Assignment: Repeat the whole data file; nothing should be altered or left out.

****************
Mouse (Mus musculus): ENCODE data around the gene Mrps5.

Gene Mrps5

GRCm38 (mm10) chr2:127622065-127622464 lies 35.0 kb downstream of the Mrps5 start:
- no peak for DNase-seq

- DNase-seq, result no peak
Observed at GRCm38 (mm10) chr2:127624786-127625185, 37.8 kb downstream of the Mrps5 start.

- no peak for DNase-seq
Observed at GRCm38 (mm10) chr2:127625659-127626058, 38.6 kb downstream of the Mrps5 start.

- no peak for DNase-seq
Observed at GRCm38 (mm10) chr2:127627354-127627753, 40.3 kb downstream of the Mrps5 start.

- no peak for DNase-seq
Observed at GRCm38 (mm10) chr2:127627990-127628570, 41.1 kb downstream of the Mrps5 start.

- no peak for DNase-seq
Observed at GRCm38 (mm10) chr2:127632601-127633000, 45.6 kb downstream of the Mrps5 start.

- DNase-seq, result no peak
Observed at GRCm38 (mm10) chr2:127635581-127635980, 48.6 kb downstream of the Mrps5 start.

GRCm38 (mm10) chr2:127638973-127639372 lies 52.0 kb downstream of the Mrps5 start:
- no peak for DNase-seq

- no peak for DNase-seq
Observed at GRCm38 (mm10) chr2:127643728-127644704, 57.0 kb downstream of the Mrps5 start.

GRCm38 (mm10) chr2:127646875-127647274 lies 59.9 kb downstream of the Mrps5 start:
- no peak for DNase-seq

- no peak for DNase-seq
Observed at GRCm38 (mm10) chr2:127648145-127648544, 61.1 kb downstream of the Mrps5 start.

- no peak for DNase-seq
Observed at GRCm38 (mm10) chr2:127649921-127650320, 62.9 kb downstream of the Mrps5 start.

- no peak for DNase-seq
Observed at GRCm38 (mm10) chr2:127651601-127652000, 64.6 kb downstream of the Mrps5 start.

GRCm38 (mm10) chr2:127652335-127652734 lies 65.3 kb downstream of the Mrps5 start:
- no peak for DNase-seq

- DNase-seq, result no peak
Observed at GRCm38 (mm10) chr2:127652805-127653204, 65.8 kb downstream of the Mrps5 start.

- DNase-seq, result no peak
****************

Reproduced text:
Mouse (Mus musculus): ENCODE data around the gene Mrps5.

Gene Mrps5

GRCm38 (mm10) chr2:127622065-127622464 lies 35.0 kb downstream of the Mrps5 start:
- no peak for DNase-seq

- DNase-seq, result no peak
Observed at GRCm38 (mm10) chr2:127624786-127625185, 37.8 kb downstream of the Mrps5 start.

- no peak for DNase-seq
Observed at GRCm38 (mm10) chr2:127625659-127626058, 38.6 kb downstream of the Mrps5 start.

- no peak for DNase-seq
Observed at GRCm38 (mm10) chr2:127627354-127627753, 40.3 kb downstream of the Mrps5 start.

- no peak for DNase-seq
Observed at GRCm38 (mm10) chr2:127627990-127628570, 41.1 kb downstream of the Mrps5 start.

- no peak for DNase-seq
Observed at GRCm38 (mm10) chr2:127632601-127633000, 45.6 kb downstream of the Mrps5 start.

- DNase-seq, result no peak
Observed at GRCm38 (mm10) chr2:127635581-127635980, 48.6 kb downstream of the Mrps5 start.

GRCm38 (mm10) chr2:127638973-127639372 lies 52.0 kb downstream of the Mrps5 start:
- no peak for DNase-seq

- no peak for DNase-seq
Observed at GRCm38 (mm10) chr2:127643728-127644704, 57.0 kb downstream of the Mrps5 start.

GRCm38 (mm10) chr2:127646875-127647274 lies 59.9 kb downstream of the Mrps5 start:
- no peak for DNase-seq

- no peak for DNase-seq
Observed at GRCm38 (mm10) chr2:127648145-127648544, 61.1 kb downstream of the Mrps5 start.

- no peak for DNase-seq
Observed at GRCm38 (mm10) chr2:127649921-127650320, 62.9 kb downstream of the Mrps5 start.

- no peak for DNase-seq
Observed at GRCm38 (mm10) chr2:127651601-127652000, 64.6 kb downstream of the Mrps5 start.

GRCm38 (mm10) chr2:127652335-127652734 lies 65.3 kb downstream of the Mrps5 start:
- no peak for DNase-seq

- DNase-seq, result no peak
Observed at GRCm38 (mm10) chr2:127652805-127653204, 65.8 kb downstream of the Mrps5 start.

- DNase-seq, result no peak